How To: Harness the Power of BUD Switches to Hide Your Minecraft Machines

Harness the Power of BUD Switches to Hide Your Minecraft Machines

How to Harness the Power of BUD Switches to Hide Your Minecraft Machines

BUD (Block Update Detector) switches can essentially take the place of a regular switch like a lever or a button, but instead of having a "usable" function like pressing the button or flipping the lever, BUD switches trigger when a block next to a piston changes states.

There's a long list of ways to trigger a BUD switch, including placing a block, breaking a block, using a furnace, hoeing grass, clearing snow, growing a tree, and more.

BUD switches work by virtue of a bug in Minecraft that affects how blocks recognize what other blocks are placed next to them, and also uses the glitch that pistons are essentially two blocks tall when it comes to power (that is, you can power the block above a piston and it will still work).

Here's a video demonstration of how they work:

Their design is incredibly simple, but when you don't understand how they work, it's hard to conceive of how to use them in your builds.

So, let's take a look a how to build each of these!

Basic BUD Switch

This is your basic BUD switch design. It functions like a lever, providing permanent states when on and off.

Start with just a hole with a redstone torch in it.

Then put a sticky piston next to it, facing inward.

Then put a block over it. Any type of redstone-conducting block will be fine.

Then add a few blocks next to it, in a line.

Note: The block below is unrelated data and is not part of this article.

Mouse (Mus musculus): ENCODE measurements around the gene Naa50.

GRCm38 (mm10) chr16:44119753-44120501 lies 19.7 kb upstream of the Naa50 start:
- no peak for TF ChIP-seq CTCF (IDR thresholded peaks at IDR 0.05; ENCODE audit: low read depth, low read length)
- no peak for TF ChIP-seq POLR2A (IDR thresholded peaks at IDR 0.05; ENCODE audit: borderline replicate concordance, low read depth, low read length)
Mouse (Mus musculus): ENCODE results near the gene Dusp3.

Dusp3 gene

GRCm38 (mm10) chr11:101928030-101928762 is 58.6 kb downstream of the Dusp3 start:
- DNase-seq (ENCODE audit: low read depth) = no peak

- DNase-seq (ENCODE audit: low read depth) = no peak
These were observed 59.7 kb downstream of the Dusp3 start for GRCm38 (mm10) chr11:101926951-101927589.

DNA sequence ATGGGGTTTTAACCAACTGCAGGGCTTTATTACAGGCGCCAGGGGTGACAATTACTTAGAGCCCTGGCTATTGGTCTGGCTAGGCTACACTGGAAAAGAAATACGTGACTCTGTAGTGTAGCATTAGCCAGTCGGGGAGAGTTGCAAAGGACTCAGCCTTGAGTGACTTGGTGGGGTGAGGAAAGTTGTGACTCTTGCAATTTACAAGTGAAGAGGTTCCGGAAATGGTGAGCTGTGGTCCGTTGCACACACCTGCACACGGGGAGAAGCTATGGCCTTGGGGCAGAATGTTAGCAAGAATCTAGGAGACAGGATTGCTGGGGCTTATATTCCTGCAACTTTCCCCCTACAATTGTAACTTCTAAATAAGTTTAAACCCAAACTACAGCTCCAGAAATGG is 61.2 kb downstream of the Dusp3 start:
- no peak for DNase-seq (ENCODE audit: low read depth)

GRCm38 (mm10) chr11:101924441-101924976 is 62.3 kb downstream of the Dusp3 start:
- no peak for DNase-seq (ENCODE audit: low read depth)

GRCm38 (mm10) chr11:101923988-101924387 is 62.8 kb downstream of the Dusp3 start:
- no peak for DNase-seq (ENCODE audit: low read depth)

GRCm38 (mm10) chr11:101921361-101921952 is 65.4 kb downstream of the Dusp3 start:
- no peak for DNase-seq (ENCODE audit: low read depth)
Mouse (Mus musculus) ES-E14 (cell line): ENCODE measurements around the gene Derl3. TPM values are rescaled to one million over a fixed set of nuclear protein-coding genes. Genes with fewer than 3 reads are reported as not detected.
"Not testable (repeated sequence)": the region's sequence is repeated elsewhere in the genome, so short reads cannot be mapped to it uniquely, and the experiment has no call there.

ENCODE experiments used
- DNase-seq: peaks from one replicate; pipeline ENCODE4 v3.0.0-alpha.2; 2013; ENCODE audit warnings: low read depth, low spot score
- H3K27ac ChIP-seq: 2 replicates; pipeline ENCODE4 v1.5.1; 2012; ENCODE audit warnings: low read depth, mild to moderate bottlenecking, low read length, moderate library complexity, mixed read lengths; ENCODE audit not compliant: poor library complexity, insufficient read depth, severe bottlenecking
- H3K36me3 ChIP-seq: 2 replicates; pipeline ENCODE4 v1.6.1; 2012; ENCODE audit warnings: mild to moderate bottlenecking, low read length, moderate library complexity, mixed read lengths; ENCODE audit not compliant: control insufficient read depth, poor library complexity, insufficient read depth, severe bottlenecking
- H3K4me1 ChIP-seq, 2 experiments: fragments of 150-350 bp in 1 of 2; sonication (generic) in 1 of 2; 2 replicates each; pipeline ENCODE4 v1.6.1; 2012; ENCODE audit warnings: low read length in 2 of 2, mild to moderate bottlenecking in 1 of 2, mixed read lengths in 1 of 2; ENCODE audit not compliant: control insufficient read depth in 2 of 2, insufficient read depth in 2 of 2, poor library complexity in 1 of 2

Add a repeater pointing into the top block, set to zero delay.

Then just connect the block in front of the piston to the repeater, and you're all set!

Now whenever something is updated next to the piston, the switch will trigger!

Self-Resetting BUD Switch

This BUD switch will provide a short burst of power much like a button. It, too, is very easy to build!

Start with a hole two blocks long, with two redstone torches in it.

Add a sticky piston at one end, facing inward.

Place a redstone-conducting block in front of the piston.

Now add two blocks next to the piston, one at ground level, and one in the air.

This is a little tricky, but add a repeater pointing away from the block attached to the piston, set to zero delay.

Now just add redstone going upward, and you're all set!

You now have a self-resetting BUD switch! Congratulations!

Self-Resetting BUD Switch Array

Say that you want an entire wall wired up to a BUD switch, so that if someone breaks any of your blocks, they get crushed to death.

No problem!

Start with a long trough with redstone torches in it. This can be a maximum of 12 blocks long.

One block away from the trough, make the same number of sticky pistons pointing into it, like so:

Now add two rows of blocks in front of the pistons, one on top of the other. Make sure that you extend these blocks one row longer than the trough is.

Now add two blocks alongside your trough.

Run a length of redstone wire along the front (or back, actually) of your trough. Take it right up onto the block at the end.

Now add a repeater facing into the top row, set for zero delay, and then put a redstone torch on the block above it.

The last step is to add redstone wire all along the top of it.

And that's it! You're all done!

There are a ton of designs for BUD switches, some which are uniquely suited for specific situations. If you have a design you'd like to share, go ahead and post a How-To for it, because we'd love to see it!

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